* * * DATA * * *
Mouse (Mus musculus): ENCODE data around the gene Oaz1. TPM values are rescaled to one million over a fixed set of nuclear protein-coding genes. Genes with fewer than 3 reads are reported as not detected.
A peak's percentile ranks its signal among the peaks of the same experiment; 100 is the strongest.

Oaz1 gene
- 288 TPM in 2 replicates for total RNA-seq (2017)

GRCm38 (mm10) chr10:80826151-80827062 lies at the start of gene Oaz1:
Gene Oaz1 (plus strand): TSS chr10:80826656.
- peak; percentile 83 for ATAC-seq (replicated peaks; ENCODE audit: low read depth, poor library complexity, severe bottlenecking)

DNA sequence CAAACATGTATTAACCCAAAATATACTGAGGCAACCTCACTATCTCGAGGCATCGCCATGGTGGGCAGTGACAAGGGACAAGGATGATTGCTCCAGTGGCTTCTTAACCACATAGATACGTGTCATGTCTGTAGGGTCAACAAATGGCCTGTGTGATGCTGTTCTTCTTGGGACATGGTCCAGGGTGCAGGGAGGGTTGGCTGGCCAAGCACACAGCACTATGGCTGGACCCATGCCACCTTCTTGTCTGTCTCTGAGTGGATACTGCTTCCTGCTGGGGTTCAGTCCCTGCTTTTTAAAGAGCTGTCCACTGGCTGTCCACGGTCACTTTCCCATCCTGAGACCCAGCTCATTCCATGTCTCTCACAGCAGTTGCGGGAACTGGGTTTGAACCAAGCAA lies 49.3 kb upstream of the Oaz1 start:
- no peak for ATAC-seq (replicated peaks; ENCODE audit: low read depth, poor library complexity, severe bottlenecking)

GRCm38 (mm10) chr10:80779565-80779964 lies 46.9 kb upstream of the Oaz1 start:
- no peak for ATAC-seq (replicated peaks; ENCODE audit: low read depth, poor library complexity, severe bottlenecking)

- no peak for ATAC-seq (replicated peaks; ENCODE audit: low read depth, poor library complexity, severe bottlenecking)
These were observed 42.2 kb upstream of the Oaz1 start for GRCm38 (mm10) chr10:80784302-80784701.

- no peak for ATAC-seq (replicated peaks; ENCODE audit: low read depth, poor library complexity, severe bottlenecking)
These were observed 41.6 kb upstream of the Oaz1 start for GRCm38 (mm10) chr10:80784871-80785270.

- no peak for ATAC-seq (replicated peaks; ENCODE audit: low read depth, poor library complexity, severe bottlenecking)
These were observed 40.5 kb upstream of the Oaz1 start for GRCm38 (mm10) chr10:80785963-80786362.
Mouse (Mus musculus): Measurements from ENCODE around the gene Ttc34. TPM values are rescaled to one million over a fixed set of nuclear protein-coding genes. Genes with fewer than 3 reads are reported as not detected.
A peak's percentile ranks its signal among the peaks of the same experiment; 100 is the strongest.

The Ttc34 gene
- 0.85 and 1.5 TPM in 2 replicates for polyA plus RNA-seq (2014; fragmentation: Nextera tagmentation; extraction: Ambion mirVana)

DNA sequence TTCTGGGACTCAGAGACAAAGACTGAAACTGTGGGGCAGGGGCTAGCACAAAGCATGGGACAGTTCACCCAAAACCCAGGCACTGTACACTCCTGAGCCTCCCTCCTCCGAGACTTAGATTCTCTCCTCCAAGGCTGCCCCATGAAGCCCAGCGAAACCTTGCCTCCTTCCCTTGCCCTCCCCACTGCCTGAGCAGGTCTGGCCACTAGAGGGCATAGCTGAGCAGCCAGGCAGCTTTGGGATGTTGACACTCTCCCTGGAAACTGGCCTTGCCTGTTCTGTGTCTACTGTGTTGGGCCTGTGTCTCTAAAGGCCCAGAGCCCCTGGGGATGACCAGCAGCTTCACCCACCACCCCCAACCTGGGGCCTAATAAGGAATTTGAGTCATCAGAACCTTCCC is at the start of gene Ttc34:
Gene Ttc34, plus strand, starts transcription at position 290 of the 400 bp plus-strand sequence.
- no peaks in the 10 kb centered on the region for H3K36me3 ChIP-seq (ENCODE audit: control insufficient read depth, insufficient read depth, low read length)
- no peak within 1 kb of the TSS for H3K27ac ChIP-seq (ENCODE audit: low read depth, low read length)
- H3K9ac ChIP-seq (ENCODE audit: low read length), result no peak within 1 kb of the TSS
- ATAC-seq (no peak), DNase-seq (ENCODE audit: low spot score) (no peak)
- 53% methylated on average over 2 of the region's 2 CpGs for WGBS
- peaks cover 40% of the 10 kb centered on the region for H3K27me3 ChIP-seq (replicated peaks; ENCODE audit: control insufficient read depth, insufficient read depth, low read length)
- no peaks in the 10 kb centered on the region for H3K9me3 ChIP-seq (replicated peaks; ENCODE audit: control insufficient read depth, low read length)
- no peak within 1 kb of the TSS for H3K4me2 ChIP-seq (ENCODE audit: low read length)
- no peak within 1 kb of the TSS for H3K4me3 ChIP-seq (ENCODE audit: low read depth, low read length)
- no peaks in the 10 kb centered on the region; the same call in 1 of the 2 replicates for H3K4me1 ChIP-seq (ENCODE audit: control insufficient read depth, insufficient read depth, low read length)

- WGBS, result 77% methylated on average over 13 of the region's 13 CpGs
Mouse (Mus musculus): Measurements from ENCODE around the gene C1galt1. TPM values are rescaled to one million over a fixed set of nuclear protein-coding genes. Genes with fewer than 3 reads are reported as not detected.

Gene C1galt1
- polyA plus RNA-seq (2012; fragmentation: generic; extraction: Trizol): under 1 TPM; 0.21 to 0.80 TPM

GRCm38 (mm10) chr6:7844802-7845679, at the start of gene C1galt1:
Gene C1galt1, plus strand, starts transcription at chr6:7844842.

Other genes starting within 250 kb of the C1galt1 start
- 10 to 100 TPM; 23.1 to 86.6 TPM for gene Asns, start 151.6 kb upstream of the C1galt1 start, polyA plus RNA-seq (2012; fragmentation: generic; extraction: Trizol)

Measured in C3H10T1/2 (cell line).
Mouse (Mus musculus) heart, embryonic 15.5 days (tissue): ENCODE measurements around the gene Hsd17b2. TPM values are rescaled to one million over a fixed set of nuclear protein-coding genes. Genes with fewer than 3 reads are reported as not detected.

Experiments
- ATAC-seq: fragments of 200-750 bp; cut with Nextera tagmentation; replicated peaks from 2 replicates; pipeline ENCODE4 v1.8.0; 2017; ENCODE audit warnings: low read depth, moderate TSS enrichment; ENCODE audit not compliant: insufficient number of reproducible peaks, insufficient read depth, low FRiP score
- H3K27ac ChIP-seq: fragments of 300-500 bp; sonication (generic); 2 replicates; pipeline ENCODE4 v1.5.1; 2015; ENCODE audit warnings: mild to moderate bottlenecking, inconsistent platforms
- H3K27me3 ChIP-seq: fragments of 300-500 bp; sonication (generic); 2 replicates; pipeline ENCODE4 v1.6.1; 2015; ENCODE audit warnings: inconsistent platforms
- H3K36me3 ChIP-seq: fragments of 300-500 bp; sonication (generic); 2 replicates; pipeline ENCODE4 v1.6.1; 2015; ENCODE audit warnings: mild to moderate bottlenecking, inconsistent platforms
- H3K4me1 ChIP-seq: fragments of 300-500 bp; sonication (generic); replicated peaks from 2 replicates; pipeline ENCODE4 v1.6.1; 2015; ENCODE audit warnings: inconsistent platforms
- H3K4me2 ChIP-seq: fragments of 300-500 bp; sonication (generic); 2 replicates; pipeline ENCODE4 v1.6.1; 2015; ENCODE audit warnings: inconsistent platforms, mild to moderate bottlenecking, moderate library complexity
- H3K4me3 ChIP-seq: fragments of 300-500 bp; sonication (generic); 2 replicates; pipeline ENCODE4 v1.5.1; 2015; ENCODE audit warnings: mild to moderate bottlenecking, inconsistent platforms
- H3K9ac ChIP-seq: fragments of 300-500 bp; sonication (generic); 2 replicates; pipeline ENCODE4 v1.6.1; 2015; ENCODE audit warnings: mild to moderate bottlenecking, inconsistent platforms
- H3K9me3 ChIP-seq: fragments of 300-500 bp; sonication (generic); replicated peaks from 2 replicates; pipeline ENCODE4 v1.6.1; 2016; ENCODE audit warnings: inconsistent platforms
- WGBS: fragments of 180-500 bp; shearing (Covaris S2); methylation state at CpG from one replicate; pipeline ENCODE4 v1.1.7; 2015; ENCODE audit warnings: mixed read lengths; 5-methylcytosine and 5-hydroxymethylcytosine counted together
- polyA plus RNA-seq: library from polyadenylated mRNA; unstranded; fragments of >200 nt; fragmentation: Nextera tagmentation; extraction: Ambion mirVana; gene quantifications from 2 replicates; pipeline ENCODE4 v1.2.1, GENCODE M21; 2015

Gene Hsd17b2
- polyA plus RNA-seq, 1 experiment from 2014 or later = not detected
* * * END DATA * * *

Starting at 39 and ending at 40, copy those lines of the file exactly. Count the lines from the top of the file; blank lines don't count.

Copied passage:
Gene C1galt1, plus strand, starts transcription at chr6:7844842.

Other genes starting within 250 kb of the C1galt1 start